The education of the gifted and talented student is often neglected in this country. The neglect is not done on purpose but it is sometimes due to the lack of information on the education of this particular student. Teachers must first understand the gifted and talented student, familiarize themselves on more appropriately educating the student and learn to work with parents, guardians and other teaching professionals to provide for the academic needs of the gifted and talented student.
The Gifted and Talented Student
There can be a great deal of mystery surrounding gifted and talented students. Sometimes they are handled with kid gloves as if they are so fragile that they might break under the weight of the slightest challenge. Other times, they are treated as freaks or aliens who are unable to relate to their regular classroom peers. It is the job of teachers to accurately screen and place students into gifted and talented programs, and to provide curriculum to encourage student development.
Even the student who is labeled as gifted and talented has a difficult time defining himself. His tastes in almost everything from music, movies, literature and hobbies are often more mature than his peers. He feels misunderstood and is often times picked on by classmates. The gifted and talented student feels the burden of keeping in touch with the social aspects of being a student while maintaining his academic focus.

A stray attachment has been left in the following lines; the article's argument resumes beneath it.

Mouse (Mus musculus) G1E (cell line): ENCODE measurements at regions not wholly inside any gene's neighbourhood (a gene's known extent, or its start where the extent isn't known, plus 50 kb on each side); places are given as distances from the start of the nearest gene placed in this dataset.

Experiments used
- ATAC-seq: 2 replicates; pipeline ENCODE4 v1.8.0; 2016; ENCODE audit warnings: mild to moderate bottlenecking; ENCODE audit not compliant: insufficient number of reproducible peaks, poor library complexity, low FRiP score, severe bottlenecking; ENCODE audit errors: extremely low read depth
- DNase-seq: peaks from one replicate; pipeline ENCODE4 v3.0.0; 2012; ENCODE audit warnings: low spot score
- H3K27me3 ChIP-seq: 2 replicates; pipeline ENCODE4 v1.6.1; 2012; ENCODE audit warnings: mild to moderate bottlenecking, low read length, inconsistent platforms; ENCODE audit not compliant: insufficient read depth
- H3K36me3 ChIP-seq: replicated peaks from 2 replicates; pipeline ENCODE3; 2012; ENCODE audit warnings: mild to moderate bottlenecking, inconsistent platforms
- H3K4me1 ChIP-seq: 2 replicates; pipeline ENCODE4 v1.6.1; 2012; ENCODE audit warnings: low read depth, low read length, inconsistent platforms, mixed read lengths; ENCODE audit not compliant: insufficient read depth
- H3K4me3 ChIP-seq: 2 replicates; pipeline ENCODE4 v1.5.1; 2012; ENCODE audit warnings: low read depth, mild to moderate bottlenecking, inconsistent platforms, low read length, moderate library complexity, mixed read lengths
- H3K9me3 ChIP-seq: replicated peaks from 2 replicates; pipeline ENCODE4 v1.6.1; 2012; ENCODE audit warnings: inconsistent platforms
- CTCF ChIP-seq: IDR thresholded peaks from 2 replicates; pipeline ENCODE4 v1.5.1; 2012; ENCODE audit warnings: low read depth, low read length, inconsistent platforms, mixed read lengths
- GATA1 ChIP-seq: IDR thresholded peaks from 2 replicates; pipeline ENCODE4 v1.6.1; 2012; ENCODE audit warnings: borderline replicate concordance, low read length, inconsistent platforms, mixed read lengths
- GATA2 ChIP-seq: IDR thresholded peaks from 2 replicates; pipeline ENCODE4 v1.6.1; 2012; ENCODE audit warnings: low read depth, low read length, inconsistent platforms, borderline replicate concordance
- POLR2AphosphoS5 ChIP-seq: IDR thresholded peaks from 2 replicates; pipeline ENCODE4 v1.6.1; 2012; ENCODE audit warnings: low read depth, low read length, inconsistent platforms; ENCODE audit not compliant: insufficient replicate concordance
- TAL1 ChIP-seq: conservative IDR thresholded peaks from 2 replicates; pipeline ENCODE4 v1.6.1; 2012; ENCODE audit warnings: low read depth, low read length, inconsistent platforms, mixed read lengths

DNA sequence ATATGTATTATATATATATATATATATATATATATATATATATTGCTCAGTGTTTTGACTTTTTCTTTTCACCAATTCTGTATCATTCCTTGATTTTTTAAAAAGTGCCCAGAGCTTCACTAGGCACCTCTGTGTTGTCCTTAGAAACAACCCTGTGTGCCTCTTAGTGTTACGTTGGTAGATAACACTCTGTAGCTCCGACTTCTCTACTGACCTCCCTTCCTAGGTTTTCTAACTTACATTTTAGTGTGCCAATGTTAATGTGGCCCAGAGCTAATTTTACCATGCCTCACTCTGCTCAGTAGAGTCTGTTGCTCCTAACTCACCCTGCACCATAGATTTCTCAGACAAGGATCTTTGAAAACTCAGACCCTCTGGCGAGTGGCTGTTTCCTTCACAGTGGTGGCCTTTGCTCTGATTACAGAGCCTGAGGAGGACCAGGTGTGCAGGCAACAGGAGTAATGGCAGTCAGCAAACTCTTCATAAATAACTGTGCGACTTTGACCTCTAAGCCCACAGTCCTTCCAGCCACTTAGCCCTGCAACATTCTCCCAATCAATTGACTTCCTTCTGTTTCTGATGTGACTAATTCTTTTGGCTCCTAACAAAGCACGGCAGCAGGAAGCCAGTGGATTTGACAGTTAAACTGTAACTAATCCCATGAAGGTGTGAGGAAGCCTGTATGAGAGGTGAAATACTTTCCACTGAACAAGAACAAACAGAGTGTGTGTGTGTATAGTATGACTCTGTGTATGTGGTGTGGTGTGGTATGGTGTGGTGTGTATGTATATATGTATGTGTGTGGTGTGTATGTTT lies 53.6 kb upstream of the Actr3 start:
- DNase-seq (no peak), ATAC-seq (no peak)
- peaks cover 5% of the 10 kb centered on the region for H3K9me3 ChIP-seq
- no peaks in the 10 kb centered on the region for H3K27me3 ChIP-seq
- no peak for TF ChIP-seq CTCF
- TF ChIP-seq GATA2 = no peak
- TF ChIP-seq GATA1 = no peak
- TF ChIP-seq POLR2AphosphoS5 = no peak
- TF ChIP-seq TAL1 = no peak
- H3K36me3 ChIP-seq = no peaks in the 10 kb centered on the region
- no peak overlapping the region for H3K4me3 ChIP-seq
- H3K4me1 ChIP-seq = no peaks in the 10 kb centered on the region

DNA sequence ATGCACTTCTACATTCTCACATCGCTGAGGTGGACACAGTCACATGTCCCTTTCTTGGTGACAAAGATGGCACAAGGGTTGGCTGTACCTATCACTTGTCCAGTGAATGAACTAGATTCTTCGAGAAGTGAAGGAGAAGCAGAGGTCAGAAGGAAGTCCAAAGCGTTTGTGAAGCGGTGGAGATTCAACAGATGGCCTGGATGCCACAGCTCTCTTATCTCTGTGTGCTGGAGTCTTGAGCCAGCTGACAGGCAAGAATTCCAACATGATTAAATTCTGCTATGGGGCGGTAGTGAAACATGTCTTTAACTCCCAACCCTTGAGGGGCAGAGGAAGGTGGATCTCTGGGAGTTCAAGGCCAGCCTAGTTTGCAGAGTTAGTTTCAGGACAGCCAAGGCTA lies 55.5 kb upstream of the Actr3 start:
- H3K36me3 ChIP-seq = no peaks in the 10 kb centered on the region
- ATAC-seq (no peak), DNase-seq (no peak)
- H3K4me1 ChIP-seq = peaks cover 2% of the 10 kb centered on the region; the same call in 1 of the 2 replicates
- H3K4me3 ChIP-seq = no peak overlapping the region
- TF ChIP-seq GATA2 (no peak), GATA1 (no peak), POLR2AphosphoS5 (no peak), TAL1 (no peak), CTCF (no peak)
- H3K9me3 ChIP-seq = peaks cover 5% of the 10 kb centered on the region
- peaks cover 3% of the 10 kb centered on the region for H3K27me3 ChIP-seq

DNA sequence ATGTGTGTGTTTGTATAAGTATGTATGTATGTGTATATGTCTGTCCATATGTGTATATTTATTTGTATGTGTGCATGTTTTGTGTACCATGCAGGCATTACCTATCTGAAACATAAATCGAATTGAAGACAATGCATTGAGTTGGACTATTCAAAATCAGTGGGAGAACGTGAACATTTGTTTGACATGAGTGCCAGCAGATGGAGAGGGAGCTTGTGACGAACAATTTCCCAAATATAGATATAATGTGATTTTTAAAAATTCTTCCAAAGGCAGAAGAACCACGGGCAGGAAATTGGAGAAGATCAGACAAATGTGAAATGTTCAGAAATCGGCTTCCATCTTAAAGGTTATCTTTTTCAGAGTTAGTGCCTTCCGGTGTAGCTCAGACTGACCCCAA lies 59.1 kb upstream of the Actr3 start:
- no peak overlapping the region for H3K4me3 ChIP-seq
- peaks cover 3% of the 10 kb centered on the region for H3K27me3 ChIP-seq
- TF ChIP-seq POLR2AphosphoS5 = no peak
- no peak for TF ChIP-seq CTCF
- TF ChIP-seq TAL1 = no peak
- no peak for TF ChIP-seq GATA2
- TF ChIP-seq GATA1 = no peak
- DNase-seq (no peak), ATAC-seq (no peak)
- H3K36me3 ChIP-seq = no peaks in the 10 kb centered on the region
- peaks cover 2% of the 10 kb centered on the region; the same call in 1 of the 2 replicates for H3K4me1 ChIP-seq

According to the No Child Left Behind Act of 2002, the term “Gifted and Talented”… means "students, children or youth who give evidence of high achievement in areas such as intellectual, creative, artistic or leadership capacity or in specific academic fields, and who need services or activities not ordinarily provided by the school in order to fully develop those capabilities.” (Title IX, Part A, Section 9101 (22) p. 541) (Banks, 2007, p 402) The National Association of Gifted Children estimates that 6% of the student population is considered gifted (NAGC.org). According to Turnbull, Turnbull and Wehmeyer, 1.8%-18% of the student population in America is classified as gifted and talented depending on the state. (Turnbull, 2010 pp 5-6)
Special Education programs for gifted and talented students are not mandated by the federal government (Gearheart 1995, p 422). Effective programs exist but they generally receive less funding than programs for students with disabilities (Gearheart 2007, p 422). Teachers are often left on their own to develop curriculum which encourages learning opportunities for their gifted and talented students. Also, there are no standard guidelines for educating these students.
Gearheart suggests that the academic needs of gifted and talented students can be served in many ways. Some of the ways include ability grouping, enrichment and acceleration (Gearheart, 1995, p 437). Ability grouping consists of separate classes for gifted and talented students where they spend short amounts of time together but...